courtyard, as she said in a whining tone–“Mix two tablespoonfuls of
soot with pine-juice and rum, and give it to him.”

Some one whom he could not see, but who stood behind her, recommended
cucumber-pickle and aqua regia.

Orloff felt suddenly with a clear flash the strong silent voice of his
soul speaking. In order to strengthen the flickering flame, he rubbed
his forehead briskly; then he left the room suddenly, ran across the
yard, and disappeared down the street.

“Oh, Lord!… The cobbler’s taken ill now!… He’s run off to the
Infirmary!” cried loudly the cook.

Matrona stood near her, with wide-open eyes, and trembling in her whole
body.

“You’re a liar!” she said angrily, though her white lips could
scarcely pronounce the words. “My Grischka could not catch this filthy
complaint. He’d never give way to it.”

But the cook was not listening to her; she had already gone off
somewhere else, talking excitedly as she went along. Five minutes later
quite a crowd of neighbours and passers-by had assembled before the
merchant Petounukoff’s house. There they stood, whispering together
under their breath, and on each of their faces one could read the
same feeling of terror, nervous excitement and hopeless misery–mixed
with secret rage on the part of some, and of fictitious boldness on
that of others. Tschischik ran backwards and forwards between the
courtyard and the sick man’s room, bringing each time to the curious
crowd of onlookers some fresh piece of news about the condition of the
accordion-player.

The crowd stood tightly pressed together, and filled the dusty,
foul-smelling air of the street with its half-uttered whispers. From
time to time a loud oath from some undistinguishable quarter was heard;
an oath as senseless as it was malicious.

“Look there; there’s Orloff coming!”

Orloff drove up on an ambulance-van covered over with a white awning,
which stopped at the door of the old house. He was seated by the side
of the driver, a dark-looking man, who was also dressed in white linen.

“Make way there! Get out of the way!” shouted the driver of the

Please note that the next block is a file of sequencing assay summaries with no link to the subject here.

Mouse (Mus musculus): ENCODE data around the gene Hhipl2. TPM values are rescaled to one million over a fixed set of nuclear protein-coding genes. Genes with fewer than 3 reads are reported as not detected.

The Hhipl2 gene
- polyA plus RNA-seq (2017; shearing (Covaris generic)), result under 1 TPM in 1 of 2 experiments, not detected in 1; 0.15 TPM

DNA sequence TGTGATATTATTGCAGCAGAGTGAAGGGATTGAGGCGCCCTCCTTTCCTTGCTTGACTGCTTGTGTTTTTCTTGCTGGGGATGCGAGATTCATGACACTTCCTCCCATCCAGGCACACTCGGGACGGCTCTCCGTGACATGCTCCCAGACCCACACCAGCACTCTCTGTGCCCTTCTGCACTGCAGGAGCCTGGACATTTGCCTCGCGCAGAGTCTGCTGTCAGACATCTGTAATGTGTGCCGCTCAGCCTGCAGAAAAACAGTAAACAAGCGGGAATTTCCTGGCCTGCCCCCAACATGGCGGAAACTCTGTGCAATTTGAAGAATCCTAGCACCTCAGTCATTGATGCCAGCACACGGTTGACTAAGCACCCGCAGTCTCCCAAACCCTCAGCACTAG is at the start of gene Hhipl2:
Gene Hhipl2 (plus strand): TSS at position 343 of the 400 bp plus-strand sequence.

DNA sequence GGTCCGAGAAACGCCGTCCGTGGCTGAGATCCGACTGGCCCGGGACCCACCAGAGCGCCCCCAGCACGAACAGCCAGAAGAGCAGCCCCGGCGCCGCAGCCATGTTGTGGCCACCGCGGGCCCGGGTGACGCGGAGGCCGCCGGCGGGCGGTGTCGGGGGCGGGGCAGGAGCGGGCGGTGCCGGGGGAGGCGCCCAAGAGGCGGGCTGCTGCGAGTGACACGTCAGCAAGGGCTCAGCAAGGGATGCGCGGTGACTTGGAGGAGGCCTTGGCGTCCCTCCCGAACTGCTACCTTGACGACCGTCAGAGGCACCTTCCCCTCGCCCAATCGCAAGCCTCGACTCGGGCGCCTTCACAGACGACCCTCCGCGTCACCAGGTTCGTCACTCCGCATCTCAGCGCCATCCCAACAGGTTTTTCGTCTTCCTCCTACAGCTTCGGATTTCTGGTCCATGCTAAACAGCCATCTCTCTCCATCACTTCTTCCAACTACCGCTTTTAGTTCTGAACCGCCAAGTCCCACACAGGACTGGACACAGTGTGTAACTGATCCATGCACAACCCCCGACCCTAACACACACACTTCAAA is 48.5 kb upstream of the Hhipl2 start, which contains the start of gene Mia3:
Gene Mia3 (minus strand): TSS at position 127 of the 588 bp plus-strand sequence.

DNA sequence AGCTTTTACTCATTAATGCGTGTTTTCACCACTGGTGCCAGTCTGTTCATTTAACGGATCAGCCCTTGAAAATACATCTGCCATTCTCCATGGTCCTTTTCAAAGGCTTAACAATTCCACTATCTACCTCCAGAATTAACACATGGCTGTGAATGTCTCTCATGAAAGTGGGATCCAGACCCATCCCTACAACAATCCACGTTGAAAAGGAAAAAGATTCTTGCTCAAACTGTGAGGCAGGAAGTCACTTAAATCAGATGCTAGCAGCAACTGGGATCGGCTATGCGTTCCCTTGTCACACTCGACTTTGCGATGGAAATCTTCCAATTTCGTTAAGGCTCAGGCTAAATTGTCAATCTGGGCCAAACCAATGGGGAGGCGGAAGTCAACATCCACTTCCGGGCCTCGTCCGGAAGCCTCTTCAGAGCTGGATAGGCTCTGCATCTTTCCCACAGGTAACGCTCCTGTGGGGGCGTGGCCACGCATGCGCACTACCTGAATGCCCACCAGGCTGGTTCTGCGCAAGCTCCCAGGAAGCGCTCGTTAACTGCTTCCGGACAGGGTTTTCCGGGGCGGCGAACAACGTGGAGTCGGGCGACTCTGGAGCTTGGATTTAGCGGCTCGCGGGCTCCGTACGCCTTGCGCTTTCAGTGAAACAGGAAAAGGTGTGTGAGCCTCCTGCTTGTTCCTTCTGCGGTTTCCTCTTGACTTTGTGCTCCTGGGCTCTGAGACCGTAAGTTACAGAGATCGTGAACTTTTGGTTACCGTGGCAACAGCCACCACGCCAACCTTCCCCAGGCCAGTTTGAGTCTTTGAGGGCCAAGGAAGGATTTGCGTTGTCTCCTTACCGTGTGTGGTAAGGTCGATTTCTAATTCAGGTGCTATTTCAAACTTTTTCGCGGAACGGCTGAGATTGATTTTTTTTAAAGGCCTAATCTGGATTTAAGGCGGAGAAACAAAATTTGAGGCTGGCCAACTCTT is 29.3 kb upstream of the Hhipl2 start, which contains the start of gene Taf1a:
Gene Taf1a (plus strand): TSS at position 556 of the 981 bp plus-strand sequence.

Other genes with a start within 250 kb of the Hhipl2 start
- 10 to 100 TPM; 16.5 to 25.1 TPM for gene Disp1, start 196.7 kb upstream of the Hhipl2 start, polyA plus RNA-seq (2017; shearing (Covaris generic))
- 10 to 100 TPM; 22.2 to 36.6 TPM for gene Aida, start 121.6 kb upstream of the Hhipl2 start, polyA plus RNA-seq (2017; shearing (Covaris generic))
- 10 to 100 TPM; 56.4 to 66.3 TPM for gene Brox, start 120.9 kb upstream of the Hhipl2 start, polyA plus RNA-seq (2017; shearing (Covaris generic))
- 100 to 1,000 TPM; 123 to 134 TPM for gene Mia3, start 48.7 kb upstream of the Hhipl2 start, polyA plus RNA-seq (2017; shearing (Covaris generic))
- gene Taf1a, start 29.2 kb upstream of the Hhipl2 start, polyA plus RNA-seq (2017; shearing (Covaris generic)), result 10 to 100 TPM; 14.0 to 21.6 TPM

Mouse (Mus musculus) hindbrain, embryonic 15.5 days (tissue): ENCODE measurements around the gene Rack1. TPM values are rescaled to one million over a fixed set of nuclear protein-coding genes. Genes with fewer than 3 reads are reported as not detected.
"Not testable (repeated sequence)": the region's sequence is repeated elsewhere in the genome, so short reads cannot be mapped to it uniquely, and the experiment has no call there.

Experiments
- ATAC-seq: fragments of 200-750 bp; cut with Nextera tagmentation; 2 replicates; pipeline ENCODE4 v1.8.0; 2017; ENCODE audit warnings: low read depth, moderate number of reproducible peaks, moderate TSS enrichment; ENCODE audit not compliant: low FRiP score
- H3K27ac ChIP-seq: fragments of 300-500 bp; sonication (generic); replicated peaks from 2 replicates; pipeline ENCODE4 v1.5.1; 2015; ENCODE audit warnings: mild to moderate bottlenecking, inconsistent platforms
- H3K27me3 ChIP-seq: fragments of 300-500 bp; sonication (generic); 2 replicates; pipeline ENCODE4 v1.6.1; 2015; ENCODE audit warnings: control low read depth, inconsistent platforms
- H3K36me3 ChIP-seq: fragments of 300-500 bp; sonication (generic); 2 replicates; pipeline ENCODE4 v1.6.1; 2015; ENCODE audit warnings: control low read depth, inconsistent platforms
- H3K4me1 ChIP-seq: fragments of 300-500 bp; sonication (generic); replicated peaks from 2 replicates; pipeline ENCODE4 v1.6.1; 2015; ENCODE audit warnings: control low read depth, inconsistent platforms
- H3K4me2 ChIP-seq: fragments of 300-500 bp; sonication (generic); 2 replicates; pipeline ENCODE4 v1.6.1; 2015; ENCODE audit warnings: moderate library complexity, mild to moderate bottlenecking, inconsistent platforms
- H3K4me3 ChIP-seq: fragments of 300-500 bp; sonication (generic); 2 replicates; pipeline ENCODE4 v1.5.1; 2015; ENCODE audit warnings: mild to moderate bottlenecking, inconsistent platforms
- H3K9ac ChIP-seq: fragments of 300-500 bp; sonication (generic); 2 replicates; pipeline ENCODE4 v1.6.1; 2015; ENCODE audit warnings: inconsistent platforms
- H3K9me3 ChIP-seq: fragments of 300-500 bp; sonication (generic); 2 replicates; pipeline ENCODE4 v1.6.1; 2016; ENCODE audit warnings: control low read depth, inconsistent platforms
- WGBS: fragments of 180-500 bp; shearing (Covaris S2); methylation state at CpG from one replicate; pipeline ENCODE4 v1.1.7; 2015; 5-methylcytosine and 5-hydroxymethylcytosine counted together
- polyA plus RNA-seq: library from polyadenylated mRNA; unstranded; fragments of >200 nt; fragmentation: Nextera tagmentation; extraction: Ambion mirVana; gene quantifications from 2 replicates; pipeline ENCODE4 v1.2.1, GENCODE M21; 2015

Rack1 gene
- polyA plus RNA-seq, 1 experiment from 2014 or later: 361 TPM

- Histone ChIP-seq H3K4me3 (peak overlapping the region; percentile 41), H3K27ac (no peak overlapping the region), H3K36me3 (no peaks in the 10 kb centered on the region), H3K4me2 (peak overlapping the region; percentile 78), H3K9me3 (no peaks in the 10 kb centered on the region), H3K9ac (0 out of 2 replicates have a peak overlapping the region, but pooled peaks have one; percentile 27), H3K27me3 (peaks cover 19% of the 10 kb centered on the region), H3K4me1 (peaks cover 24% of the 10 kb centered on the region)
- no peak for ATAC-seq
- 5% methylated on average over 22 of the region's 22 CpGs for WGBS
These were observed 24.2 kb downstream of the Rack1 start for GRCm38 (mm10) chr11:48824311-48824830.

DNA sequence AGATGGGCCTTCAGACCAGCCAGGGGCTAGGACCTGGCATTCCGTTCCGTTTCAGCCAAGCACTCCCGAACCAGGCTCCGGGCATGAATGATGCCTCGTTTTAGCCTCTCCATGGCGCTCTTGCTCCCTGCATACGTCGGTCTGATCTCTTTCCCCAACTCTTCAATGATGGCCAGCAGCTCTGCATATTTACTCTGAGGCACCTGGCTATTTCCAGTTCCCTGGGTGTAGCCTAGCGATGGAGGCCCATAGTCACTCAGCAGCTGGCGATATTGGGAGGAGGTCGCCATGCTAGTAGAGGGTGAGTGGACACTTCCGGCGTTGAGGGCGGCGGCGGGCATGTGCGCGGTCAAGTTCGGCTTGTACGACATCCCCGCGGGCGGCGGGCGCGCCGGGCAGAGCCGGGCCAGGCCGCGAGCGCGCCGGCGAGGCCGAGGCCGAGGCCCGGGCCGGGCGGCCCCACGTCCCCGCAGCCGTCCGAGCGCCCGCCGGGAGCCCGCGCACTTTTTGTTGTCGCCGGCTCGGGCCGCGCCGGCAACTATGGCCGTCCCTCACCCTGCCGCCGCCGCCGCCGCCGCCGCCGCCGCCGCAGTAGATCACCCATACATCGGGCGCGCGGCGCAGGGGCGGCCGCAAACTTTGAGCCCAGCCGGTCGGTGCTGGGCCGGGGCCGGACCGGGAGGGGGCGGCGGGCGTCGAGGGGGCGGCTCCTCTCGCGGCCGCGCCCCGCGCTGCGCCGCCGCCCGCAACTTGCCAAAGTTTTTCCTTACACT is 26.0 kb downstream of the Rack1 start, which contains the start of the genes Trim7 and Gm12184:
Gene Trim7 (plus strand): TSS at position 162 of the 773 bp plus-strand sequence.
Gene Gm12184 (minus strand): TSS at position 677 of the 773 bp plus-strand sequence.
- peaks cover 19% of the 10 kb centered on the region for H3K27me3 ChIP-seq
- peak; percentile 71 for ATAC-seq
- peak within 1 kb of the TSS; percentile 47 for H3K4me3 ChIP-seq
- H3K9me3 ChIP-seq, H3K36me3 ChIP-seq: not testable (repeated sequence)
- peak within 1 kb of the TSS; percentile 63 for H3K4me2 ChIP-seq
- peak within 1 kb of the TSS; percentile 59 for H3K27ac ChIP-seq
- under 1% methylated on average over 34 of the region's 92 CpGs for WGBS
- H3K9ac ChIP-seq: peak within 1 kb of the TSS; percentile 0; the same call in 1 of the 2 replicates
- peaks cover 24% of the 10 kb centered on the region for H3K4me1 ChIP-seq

carriage, in a deep bass voice to the bystanders.

He drove right into the midst of the crowd, so that they scattered
to right and left, falling over each other. The sight of the
ambulance-van, and the rough voice of the driver, both helped to calm
the excited feelings of the onlookers, and many of them left their
posts of observation. Close behind the driver was to be seen the
medical student, who had the day before visited the Orloffs. His hat
was on the back of his head, big drops of perspiration stood out on his
forehead. He wore a long, dazzlingly white coat, in front of which a
big hole had been burnt out with some strong acid.

“Now then, Orloff! Where’s the sick man?” asked the student in a loud
voice, throwing a critical glance at the bystanders, who were loitering
about in small knots, partially concealed behind the comers of the
gates.

“Look out! There’s the cook coming,” cried some one.

“Take care, or he’ll cook you something you don’t like!” replied a
second voice in a vicious tone.

The would-be wit, who is always to be found in a crowd, shouted out,
“Just wait; he’ll cook a broth for you that won’t agree with your
stomach!”

The crowd laughed, but it was a mirthless laugh, a mixture of fear and
of distrust.

“They don’t seem to be afraid of the infection themselves…. That’s
rather difficult to understand,” some one in the crowd remarked, with a